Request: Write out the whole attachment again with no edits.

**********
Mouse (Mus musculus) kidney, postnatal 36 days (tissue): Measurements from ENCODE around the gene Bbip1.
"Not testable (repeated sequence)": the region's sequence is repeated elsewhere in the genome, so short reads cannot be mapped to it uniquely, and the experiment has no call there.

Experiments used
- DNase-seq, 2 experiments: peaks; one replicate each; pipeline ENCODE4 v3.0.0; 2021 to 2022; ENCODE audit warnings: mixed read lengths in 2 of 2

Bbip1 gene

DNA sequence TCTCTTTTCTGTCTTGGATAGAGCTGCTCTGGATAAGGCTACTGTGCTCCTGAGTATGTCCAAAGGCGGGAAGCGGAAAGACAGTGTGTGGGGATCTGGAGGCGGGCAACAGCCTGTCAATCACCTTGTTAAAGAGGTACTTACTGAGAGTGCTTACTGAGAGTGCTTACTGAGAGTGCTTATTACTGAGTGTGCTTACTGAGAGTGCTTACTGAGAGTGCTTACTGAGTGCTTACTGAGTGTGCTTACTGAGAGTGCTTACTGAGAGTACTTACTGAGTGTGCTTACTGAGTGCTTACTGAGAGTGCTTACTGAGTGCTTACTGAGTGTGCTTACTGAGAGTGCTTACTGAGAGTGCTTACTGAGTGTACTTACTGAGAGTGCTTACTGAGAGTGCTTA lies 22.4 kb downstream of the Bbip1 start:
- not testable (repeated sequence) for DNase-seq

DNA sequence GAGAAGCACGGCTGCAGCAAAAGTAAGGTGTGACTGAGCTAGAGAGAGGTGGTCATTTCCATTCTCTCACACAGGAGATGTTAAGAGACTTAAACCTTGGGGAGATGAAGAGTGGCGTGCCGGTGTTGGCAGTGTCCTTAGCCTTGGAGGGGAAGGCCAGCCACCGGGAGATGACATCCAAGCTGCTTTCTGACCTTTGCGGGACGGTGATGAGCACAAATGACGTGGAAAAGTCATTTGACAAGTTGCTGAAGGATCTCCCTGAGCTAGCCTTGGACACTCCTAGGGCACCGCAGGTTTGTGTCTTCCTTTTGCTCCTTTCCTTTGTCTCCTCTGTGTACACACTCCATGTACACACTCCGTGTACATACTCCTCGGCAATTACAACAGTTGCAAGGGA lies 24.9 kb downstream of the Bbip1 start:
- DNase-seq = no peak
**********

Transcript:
Mouse (Mus musculus) kidney, postnatal 36 days (tissue): Measurements from ENCODE around the gene Bbip1.
"Not testable (repeated sequence)": the region's sequence is repeated elsewhere in the genome, so short reads cannot be mapped to it uniquely, and the experiment has no call there.

Experiments used
- DNase-seq, 2 experiments: peaks; one replicate each; pipeline ENCODE4 v3.0.0; 2021 to 2022; ENCODE audit warnings: mixed read lengths in 2 of 2

Bbip1 gene

DNA sequence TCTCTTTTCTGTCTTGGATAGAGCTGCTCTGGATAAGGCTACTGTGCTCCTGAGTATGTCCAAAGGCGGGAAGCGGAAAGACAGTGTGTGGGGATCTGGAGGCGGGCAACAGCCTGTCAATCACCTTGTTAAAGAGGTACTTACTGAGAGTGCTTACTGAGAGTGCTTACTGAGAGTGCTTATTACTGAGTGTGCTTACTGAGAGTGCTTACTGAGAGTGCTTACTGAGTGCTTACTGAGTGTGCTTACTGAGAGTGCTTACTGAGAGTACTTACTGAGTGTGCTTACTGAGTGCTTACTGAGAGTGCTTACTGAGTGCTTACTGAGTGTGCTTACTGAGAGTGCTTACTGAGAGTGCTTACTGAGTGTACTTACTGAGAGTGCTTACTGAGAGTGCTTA lies 22.4 kb downstream of the Bbip1 start:
- not testable (repeated sequence) for DNase-seq

DNA sequence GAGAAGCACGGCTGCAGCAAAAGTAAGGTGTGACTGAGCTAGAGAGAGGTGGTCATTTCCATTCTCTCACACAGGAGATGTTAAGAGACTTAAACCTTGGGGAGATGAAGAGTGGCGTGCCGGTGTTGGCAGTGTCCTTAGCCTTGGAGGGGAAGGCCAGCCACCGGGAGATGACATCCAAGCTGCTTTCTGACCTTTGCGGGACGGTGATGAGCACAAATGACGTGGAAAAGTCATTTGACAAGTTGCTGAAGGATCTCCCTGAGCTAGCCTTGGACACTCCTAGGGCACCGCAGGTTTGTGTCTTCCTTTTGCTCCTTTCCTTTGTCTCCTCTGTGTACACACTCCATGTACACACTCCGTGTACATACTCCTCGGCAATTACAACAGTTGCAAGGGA lies 24.9 kb downstream of the Bbip1 start:
- DNase-seq = no peak